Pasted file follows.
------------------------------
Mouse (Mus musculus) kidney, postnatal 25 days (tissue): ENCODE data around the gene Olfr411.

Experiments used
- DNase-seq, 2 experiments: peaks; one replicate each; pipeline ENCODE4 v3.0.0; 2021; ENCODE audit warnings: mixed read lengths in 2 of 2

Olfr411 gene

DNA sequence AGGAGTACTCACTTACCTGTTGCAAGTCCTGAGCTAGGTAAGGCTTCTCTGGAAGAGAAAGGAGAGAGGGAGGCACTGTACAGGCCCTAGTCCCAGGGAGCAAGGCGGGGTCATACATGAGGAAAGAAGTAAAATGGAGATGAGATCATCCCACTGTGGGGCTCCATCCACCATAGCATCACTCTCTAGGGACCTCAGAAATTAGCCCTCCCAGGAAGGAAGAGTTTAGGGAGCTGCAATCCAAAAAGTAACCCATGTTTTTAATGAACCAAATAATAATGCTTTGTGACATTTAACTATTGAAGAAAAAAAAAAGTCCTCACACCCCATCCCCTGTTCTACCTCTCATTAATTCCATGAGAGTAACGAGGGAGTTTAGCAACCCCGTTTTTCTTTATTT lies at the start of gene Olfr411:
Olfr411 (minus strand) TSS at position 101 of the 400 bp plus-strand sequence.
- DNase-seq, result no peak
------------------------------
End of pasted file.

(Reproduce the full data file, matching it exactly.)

Mouse (Mus musculus) kidney, postnatal 25 days (tissue): ENCODE data around the gene Olfr411.

Experiments used
- DNase-seq, 2 experiments: peaks; one replicate each; pipeline ENCODE4 v3.0.0; 2021; ENCODE audit warnings: mixed read lengths in 2 of 2

Olfr411 gene

DNA sequence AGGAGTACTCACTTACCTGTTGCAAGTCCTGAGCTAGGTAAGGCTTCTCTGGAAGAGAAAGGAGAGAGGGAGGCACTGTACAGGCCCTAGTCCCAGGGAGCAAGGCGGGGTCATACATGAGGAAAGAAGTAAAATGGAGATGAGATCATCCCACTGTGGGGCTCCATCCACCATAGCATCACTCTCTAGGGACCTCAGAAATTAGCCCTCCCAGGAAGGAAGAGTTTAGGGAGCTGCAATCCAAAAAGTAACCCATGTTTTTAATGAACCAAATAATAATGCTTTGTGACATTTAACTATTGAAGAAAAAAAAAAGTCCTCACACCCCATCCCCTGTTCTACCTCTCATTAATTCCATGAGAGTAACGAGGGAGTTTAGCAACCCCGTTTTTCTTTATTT lies at the start of gene Olfr411:
Olfr411 (minus strand) TSS at position 101 of the 400 bp plus-strand sequence.
- DNase-seq, result no peak